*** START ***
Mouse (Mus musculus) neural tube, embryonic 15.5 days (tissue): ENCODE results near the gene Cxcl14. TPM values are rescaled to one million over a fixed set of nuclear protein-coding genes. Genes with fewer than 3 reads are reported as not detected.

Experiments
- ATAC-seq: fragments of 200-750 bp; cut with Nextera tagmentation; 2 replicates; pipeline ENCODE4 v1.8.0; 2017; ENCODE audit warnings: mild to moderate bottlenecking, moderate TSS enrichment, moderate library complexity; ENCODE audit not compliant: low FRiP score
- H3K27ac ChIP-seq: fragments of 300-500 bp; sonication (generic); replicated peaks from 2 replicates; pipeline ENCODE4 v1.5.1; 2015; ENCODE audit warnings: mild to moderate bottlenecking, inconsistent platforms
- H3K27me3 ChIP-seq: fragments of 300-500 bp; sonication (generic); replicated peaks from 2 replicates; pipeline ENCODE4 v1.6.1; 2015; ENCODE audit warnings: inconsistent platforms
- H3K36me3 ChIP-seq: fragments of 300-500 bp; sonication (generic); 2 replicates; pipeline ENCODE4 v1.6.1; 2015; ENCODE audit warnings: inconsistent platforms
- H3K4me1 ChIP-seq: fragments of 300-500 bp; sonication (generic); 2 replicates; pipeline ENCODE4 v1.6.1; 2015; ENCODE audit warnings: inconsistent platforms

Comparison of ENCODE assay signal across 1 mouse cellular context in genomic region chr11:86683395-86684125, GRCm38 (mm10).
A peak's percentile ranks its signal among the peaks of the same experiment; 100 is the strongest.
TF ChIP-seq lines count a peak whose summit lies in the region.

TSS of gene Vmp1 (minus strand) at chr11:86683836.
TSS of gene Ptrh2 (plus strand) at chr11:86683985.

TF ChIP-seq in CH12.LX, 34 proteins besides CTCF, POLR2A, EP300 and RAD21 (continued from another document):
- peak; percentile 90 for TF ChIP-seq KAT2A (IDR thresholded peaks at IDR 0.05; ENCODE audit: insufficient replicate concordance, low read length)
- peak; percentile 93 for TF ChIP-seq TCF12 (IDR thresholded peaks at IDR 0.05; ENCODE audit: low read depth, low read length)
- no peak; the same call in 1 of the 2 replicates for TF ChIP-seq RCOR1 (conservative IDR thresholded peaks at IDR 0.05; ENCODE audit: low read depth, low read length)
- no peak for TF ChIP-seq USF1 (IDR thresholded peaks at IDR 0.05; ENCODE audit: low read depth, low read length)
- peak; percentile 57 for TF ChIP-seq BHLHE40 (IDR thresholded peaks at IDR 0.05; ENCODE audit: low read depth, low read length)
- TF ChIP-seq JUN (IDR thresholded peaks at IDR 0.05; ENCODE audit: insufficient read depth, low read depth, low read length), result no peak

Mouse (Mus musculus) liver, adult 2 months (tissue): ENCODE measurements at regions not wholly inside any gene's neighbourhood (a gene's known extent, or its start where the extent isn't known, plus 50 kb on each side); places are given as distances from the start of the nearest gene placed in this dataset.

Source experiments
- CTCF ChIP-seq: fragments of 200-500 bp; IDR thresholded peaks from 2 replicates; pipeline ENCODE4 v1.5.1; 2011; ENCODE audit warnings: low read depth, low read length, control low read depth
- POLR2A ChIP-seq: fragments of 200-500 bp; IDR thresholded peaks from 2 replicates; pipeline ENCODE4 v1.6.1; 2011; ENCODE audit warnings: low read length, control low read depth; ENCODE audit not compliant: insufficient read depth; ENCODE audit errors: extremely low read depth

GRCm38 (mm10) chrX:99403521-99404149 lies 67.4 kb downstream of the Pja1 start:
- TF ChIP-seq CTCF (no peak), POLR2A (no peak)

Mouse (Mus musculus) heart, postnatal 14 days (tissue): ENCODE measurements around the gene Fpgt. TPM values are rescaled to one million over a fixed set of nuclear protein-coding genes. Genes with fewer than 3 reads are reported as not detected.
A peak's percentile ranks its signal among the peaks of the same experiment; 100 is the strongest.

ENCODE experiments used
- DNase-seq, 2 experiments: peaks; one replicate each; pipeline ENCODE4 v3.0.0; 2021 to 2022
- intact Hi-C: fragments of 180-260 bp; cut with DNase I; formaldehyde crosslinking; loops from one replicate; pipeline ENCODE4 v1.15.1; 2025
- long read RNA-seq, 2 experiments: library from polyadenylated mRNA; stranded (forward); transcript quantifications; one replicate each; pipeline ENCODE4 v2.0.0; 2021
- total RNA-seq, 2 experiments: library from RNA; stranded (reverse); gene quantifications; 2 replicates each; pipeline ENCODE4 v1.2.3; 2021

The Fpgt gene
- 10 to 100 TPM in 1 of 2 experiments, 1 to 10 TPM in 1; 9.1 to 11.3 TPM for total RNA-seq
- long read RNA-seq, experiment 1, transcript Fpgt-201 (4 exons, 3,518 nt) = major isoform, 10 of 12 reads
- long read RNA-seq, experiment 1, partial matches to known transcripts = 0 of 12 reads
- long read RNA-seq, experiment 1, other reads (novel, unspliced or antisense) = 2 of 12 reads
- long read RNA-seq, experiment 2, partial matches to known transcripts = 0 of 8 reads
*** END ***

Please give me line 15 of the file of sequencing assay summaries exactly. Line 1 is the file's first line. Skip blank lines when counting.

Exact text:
- peak; percentile 93 for TF ChIP-seq TCF12 (IDR thresholded peaks at IDR 0.05; ENCODE audit: low read depth, low read length)